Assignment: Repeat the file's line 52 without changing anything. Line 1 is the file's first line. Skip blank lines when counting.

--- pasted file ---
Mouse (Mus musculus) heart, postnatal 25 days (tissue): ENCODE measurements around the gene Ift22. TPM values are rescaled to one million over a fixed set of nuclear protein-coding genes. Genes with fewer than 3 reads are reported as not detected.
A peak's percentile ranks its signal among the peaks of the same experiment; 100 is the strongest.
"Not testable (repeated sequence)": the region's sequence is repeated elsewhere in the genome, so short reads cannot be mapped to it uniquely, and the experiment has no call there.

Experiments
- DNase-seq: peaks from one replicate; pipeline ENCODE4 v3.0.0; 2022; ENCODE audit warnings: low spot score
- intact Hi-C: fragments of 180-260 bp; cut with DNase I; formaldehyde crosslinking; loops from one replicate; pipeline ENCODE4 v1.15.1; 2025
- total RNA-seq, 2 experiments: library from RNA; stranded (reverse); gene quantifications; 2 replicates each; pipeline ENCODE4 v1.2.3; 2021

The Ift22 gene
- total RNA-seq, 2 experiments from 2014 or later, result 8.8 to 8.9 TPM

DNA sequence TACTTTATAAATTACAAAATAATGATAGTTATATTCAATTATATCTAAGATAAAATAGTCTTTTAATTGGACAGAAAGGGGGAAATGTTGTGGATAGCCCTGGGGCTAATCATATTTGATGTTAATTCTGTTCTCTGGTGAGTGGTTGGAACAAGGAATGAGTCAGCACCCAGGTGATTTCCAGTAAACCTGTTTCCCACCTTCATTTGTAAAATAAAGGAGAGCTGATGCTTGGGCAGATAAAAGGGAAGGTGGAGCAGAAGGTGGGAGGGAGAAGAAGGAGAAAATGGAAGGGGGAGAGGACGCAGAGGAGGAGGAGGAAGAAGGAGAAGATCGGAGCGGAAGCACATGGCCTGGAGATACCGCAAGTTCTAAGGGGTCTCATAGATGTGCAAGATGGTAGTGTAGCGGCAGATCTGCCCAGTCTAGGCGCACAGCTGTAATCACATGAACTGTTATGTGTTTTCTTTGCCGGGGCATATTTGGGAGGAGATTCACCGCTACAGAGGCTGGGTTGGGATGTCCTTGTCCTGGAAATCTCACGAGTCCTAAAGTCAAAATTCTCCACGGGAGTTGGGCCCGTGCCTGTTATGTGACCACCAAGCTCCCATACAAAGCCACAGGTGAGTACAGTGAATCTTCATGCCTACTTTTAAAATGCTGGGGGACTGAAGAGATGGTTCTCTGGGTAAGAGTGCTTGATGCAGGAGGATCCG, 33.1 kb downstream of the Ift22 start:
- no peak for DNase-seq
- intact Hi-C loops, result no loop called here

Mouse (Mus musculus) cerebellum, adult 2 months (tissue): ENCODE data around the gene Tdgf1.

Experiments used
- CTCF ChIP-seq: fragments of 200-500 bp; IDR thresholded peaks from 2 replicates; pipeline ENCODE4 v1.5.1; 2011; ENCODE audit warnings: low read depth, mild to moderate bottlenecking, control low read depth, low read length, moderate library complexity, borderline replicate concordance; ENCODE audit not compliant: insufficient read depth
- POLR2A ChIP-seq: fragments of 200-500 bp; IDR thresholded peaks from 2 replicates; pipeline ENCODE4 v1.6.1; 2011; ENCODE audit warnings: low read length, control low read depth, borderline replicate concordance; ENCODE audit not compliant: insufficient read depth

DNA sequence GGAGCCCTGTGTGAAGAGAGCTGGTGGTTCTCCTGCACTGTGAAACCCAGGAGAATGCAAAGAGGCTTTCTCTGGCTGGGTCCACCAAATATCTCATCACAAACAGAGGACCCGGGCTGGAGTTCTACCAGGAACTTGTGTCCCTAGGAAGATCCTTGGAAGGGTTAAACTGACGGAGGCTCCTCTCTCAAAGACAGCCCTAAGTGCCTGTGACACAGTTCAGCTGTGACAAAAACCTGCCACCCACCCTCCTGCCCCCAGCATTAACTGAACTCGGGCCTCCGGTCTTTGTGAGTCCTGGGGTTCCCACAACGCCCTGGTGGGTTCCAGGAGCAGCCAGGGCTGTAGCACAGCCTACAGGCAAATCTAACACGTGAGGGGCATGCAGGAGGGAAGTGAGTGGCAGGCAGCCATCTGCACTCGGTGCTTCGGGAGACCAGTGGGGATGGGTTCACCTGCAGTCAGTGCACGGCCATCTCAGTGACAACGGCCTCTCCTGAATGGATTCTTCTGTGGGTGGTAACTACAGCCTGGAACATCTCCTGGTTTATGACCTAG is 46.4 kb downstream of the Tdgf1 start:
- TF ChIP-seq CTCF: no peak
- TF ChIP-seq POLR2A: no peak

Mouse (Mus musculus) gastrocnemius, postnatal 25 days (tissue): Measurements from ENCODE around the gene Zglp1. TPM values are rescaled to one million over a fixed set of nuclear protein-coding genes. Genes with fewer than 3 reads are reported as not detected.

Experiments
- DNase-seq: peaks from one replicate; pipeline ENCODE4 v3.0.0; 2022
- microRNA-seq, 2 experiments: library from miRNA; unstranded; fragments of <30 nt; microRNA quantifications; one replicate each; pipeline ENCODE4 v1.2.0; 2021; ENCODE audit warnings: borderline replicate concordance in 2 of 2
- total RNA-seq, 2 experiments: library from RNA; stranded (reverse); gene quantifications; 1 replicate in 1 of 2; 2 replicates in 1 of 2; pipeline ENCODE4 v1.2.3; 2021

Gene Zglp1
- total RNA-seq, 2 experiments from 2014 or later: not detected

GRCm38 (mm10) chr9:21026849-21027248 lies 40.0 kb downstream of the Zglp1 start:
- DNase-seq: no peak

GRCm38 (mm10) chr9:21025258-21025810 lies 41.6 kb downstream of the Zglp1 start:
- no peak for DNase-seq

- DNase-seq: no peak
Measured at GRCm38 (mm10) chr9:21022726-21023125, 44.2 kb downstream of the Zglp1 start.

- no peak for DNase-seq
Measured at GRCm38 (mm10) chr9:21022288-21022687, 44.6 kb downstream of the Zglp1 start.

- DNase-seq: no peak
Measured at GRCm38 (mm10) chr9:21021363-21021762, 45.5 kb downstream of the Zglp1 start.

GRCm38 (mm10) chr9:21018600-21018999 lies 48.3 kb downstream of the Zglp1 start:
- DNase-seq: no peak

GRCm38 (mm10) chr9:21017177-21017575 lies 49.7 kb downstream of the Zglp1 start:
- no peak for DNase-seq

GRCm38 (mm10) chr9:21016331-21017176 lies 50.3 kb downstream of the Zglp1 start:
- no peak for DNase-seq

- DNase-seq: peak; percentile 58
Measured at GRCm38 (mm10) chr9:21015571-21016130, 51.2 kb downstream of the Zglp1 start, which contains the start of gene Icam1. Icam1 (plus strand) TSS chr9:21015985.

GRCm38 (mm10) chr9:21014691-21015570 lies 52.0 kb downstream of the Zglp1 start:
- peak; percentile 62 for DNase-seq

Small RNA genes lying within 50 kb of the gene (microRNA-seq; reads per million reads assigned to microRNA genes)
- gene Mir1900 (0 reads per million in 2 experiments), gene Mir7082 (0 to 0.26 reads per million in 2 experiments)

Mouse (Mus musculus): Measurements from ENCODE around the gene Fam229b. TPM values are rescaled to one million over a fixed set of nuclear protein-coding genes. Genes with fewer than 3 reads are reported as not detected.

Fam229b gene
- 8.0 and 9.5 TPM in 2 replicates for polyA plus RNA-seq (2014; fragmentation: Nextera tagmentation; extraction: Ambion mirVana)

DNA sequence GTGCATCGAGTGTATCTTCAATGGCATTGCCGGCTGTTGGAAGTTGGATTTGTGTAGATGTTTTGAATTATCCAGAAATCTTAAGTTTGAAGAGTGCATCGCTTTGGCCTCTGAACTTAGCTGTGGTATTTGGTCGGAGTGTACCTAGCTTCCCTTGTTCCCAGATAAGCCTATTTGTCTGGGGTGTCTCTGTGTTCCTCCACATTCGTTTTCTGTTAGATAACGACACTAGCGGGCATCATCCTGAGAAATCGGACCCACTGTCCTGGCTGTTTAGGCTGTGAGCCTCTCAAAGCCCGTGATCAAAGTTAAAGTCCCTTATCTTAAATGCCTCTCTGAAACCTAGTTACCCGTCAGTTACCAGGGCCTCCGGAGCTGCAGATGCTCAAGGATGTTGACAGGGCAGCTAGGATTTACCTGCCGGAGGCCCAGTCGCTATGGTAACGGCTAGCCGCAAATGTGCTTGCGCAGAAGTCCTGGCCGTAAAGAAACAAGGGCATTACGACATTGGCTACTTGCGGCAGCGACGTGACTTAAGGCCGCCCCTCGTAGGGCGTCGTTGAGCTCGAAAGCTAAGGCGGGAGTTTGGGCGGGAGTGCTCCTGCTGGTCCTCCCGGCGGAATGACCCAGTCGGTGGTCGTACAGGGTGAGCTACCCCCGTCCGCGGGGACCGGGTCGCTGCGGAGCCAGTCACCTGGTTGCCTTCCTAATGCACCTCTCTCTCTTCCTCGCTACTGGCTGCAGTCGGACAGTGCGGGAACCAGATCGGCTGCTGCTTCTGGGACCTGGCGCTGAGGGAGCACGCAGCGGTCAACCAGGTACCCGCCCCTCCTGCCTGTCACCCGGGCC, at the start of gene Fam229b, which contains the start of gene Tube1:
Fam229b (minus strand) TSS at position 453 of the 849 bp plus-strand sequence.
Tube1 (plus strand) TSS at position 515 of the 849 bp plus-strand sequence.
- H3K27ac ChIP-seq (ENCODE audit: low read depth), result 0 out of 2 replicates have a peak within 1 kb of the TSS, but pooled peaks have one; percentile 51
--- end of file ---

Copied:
DNA sequence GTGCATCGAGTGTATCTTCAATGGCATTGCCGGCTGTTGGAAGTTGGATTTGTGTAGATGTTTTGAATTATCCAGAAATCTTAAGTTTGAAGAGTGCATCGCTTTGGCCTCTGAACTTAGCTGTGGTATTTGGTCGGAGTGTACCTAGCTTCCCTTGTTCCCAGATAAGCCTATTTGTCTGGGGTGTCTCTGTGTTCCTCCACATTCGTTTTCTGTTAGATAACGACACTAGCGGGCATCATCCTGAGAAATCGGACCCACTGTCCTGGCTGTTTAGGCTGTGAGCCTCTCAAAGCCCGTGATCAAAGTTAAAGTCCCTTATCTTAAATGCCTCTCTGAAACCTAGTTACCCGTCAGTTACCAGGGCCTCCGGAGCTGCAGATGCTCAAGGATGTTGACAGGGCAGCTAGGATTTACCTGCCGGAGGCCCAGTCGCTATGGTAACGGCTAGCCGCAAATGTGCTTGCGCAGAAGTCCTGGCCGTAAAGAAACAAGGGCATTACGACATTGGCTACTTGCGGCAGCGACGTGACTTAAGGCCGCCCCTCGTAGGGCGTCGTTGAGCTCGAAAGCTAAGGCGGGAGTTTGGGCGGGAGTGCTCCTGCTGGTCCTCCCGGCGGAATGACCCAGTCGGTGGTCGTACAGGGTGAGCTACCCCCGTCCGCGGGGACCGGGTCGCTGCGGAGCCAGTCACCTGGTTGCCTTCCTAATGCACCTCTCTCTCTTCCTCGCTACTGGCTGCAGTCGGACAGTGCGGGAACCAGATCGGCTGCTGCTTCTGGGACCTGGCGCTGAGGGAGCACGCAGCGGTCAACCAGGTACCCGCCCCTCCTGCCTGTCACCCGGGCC, at the start of gene Fam229b, which contains the start of gene Tube1: